Recently some folks have taken notice of my wedding band. I thought I would take some time this week to share with you both the historical and spiritual significance of it.
First off, the history. When Misty and I got married almost 18 years ago we decided to incorporate a little bit of our Irish heritage in our ceremony. When we selected our wedding bands, we decided to use Irish claddaghs. We even custom ordered Misty’s ring from Ireland.
The Irish claddagh is a type of ring. Here is a picture of my wedding band –
The heart represents love, the crown loyalty, and hands friendship. The design and customs associated with it originated in the Irish fishing village of Claddagh, located just outside the old city walls of Galway, now part of Galway City. According to legend, the ring, as currently known, was first produced in the 17th century by Richard Joyce. Legend has it that Joyce was captured and enslaved by Algerian Corsairs around 1675 while on a passage to the West Indies; he was sold into slavery to a Moorish goldsmith who taught him the craft. After fourteen years, Joyce was released and returned to Galway and brought along with him the ring he had fashioned while in captivity: what we’ve come to know as the Claddagh. He gave the ring to his sweetheart, and they were married. The Claddagh ring belongs to a group of European finger rings called “fede rings.” The name “fede” denotes fidelity – or faithfulness in love, and come from the Italian phrase mani in fede – “hands joined in faith” or “hands joined in loyalty.” These rings date from Roman times, when the gesture of clasped hands was a symbol of pledging vows, and they were used as engagement/wedding rings in medieval and Renaissance Europe. Fede rings are cast in the form of two clasped hands, symbolizing faith, trust, or plighted troth. The Claddagh ring is a variation on these fede rings. It is often used as a wedding band or as a symbol of engagement.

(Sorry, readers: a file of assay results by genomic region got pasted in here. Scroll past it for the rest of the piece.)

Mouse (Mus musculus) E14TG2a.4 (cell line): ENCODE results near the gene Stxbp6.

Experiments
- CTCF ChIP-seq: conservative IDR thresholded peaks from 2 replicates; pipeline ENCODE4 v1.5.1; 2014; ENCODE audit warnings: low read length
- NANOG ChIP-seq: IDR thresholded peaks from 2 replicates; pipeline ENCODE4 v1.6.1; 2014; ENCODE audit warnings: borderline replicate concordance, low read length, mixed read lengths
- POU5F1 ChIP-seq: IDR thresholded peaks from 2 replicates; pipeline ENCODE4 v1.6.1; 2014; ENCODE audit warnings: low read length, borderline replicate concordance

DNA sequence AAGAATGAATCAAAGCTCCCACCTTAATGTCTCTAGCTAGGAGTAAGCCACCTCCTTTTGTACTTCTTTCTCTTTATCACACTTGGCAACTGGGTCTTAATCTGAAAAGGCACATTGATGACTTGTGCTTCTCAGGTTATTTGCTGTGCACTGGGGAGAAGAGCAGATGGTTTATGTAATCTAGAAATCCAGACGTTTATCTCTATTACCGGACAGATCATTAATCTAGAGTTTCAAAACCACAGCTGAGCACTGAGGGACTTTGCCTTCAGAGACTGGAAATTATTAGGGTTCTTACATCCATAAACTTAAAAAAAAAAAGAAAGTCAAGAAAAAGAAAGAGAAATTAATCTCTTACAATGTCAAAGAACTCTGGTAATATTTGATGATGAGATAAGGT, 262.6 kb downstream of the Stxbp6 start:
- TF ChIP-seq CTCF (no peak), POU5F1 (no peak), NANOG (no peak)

Now for the spiritual symbolism – While you notice that there are two hands on the ring – one representing (in our case) the bride and one the groom, there is only one heart. Jesus used the passage from the creation in Genesis to teach about marriage in Mark 10. He tells His critics – “Therefore a man shall leave his father and mother and hold fast to his wife, and the two shall become one flesh. So they are no longer two but one flesh. What therefore God has joined together, let not man separate.” (Mark 10:7-9, ESV) For us, the one heart on our claddaghs symbolizes the fact that when we took our marriage vows, we committed to being united as a couple. We are not two individual people – we are one. We live as one, we act as one. And our lives are so inter-connected, it as if we only have one heart. Now that doesn’t mean that our individual personalities have somehow disappeared – there are still two hands on the ring. But at the center of our lives – at the center of our marriage and our faith in God – there is just one heart. One heart that is shared. In Ephesians we are told to submit to each other – Eph. 5:21. Paul tells husbands & wives that each has a role to play, but above it all, there should be a oneness. And it is interesting that Paul even quotes the same passage from Gen. 2:24 that Jesus did – “For this reason a man will leave his father and mother and be united to his wife, and the two will become one flesh.” (Eph. 5:31)
So, the next time you see my hand, notice my claddagh. I very rarely am seen without it, and I’ll be glad to show it to you!